Monday, March 26, 2012

Roast Chicken

Spicy, Salty, Crispy Roast Chicken with skin that crackles when you eat it

Roast Chicken is enigmatic. It's such a simple, basic meal but can be really tricky to get just perfect. It's one of our favorite meals at our house, and the chicken rarely makes it to the table; long before it's fully rested, we're standing over the stove, tearing a the crispy skin and picking off the juicy, steamy meat, blowing on our hot fingers. The tradition of impatiently tearing apart a whole chicken, hot from the oven is handed down to me by my mother, who learned much of her cooking many years ago in the tiny village of Ardaktos on Crete. This is another tried-and-true family recipe and it's f'ing delicious.

This chicken recipe takes all day, be warned.

To keep a chicken moist when it's cooked, be sure to brine it for at least an hour. The salt in the brine keeps the chicken meat from releasing moisture during the cooking process, and the sugar helps to crisp and brown the skin. The recipe below is a basic unflavored brine, but you can tinker with it by using brown sugar, flavored salts, or adding crushed herbs and spices.

Basic Brine
1/2 C Sugar
1/2 C Salt
4 Cups Hot or Boiling Water
6 Cups Cold or Ice Water
1 Very Large Bowl
Note the weight of your chicken, you'll need it later

Mix the salt, sugar and hot water in a large bowl, stirring until the crystals are dissolved. If using other spices, add them to the hot mixture as well as the heat will help to release the flavors. Cool the mixture down by adding the cold water. We don't want a chicken sitting for hours in warm water, getting us all sick, now would we?

Remove the giblets from the cavity and set them aside for stock. Put the chicken in the brine, opening up the cavity and making sure it fills with brine. Cover and refrigerate. Brine for at least 2 hours, up to 12 hours. The longer the brining, the saltier the chicken will taste.

Preparing the Chicken
To get a crispy skin, the chicken skin must be dry when it goes into the oven.

1 Chicken
1 Lemon

1. Remove the chicken from the brine. Do not rinse.
2. Loosen the skin all over the chicken by gently running your hand under the skin and separating it from the meat. Be careful not to tear.
3. Zest 1 lemon into a small bowl. Juice half of it into the same bowl.
4. Gently pour the juice/zest mixture between the chicken skin and meat. Massage it around so it spreads evenly.
5. Pat the chicken dry inside and out and set on an open plate in the refrigerator for about an hour to dry.

Roasting the Chicken
Stuffing the chicken cavity with a dense stuffing will make the chicken cook unevenly. Make sure that if you stuff it, only use loosely packed herbs like rosemary sprigs or a few cloves of garlic so that the heat can circulate evenly.

Preheat Oven to 450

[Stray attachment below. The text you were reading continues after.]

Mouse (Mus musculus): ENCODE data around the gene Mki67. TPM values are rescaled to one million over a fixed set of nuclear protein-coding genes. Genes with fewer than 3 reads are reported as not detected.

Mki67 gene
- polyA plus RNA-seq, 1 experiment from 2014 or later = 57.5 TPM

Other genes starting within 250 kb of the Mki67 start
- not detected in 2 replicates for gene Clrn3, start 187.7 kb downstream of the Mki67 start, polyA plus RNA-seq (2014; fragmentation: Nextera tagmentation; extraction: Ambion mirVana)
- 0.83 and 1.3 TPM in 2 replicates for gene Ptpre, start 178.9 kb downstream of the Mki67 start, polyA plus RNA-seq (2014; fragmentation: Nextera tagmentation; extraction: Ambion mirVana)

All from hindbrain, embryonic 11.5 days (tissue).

4 Tbl Olive Oil
4-6 Tbl Dried Oregano
2 tsp Cayenne Pepper
2 Cloves Garlic, Smashed
1 Tbl Salt (go easy on the salt if it was a long brine)
1 Tbl Pepper

1. Rub the inside of the chicken cavity with 1 Tbl Olive Oil and the smashed garlic.
2. Rub the outside of the chicken with the remaining olive oil.
3. Mix the Oregano and Cayenne, and rub it all over the chicken
4. Salt and pepper the chicken on both sides.

Place the chicken breast side down in an open roasting pan with a rack on the bottom. By roasting the back on top for the first part of cooking, the chicken bastes itself and stays moist.

Do not put water in the pan, and do not let the chicken touch the bottom of the pan. Circulating the hot air around the bird helps to crisp the skin.

5. Place in the oven and immediately turn the heat down to 350.
6. The chicken will roast for about 20 minutes per pound, but will be turned over for the last 20 minutes so set the timer for the total roast time minus 20 minutes.
7. Turn the chicken over 20 minutes before the roasting time is done.
8. Add more time if needed. The chicken is done when the juices run clear and a thermometer inserted between the breast and thigh reads 160 (the chicken will continue to cook once it's been removed from the oven - the temp you want is actually 165).
9. If the skin isn't brown enough when the chicken is done, turn on the broiler and crisp it up. It should only take a minute or two - watch carefully so it doesn't burn.

Let the bird rest, uncovered, for about 15 minutes. Carve and serve.

Unless you're at our house, in which case the chicken is GONE as soon as it's cool enough to touch.

Monday, March 19, 2012

Skyrim Cocktail #3: The Cliff Racer

The Cliff Racer from Talen-Jei at the Riften Bee & Barb

This is the third and final drink in the succession of Talen-Jei's Skyrim cocktails: guaranteed to aid you in your quest to drink yourself to Oblivion. You can read recipes elsewhere on this blog for the White Gold Tower and the Velvet Lachance. As noted earlier, these drinks are redactions based on the in-game descriptions from Talen-Jei at the Bee and Barb in Riften. 
...Last, and only for the bravest of souls, we have the Cliff Racer, which is Firebrand Wine, Cyrodiilic Brandy, Flin, and Sujamma.